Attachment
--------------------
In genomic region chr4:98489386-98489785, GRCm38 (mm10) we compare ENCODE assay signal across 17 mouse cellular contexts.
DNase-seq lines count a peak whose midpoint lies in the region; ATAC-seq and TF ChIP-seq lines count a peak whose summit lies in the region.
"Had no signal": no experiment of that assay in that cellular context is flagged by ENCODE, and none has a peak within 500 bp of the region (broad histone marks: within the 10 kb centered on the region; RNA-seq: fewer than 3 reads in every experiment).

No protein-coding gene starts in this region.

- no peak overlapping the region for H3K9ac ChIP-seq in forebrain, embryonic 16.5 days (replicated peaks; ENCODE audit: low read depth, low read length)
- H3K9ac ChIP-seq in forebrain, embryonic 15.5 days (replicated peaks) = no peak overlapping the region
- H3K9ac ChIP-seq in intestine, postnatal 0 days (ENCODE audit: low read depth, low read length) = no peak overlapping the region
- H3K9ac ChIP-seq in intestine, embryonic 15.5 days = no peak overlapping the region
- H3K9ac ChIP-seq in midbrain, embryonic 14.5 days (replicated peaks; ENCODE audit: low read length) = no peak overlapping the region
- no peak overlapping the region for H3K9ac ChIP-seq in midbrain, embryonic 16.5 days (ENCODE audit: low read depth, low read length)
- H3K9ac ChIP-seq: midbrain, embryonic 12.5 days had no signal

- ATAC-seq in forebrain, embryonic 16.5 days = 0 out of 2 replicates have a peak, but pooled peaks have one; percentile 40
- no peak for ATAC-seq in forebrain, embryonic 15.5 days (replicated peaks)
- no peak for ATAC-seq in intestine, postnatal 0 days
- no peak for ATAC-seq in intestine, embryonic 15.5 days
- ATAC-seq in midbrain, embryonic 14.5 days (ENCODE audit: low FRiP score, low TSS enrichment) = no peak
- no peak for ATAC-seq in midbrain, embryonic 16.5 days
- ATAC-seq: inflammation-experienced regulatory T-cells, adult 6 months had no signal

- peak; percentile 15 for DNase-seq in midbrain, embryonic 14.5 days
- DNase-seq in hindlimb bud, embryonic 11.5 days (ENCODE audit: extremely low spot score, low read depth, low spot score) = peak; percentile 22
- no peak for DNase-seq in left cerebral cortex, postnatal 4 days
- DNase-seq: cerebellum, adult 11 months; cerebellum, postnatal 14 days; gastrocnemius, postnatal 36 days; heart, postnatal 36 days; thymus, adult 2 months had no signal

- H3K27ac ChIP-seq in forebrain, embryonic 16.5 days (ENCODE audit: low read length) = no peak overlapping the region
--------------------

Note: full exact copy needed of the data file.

In genomic region chr4:98489386-98489785, GRCm38 (mm10) we compare ENCODE assay signal across 17 mouse cellular contexts.
DNase-seq lines count a peak whose midpoint lies in the region; ATAC-seq and TF ChIP-seq lines count a peak whose summit lies in the region.
"Had no signal": no experiment of that assay in that cellular context is flagged by ENCODE, and none has a peak within 500 bp of the region (broad histone marks: within the 10 kb centered on the region; RNA-seq: fewer than 3 reads in every experiment).

No protein-coding gene starts in this region.

- no peak overlapping the region for H3K9ac ChIP-seq in forebrain, embryonic 16.5 days (replicated peaks; ENCODE audit: low read depth, low read length)
- H3K9ac ChIP-seq in forebrain, embryonic 15.5 days (replicated peaks) = no peak overlapping the region
- H3K9ac ChIP-seq in intestine, postnatal 0 days (ENCODE audit: low read depth, low read length) = no peak overlapping the region
- H3K9ac ChIP-seq in intestine, embryonic 15.5 days = no peak overlapping the region
- H3K9ac ChIP-seq in midbrain, embryonic 14.5 days (replicated peaks; ENCODE audit: low read length) = no peak overlapping the region
- no peak overlapping the region for H3K9ac ChIP-seq in midbrain, embryonic 16.5 days (ENCODE audit: low read depth, low read length)
- H3K9ac ChIP-seq: midbrain, embryonic 12.5 days had no signal

- ATAC-seq in forebrain, embryonic 16.5 days = 0 out of 2 replicates have a peak, but pooled peaks have one; percentile 40
- no peak for ATAC-seq in forebrain, embryonic 15.5 days (replicated peaks)
- no peak for ATAC-seq in intestine, postnatal 0 days
- no peak for ATAC-seq in intestine, embryonic 15.5 days
- ATAC-seq in midbrain, embryonic 14.5 days (ENCODE audit: low FRiP score, low TSS enrichment) = no peak
- no peak for ATAC-seq in midbrain, embryonic 16.5 days
- ATAC-seq: inflammation-experienced regulatory T-cells, adult 6 months had no signal

- peak; percentile 15 for DNase-seq in midbrain, embryonic 14.5 days
- DNase-seq in hindlimb bud, embryonic 11.5 days (ENCODE audit: extremely low spot score, low read depth, low spot score) = peak; percentile 22
- no peak for DNase-seq in left cerebral cortex, postnatal 4 days
- DNase-seq: cerebellum, adult 11 months; cerebellum, postnatal 14 days; gastrocnemius, postnatal 36 days; heart, postnatal 36 days; thymus, adult 2 months had no signal

- H3K27ac ChIP-seq in forebrain, embryonic 16.5 days (ENCODE audit: low read length) = no peak overlapping the region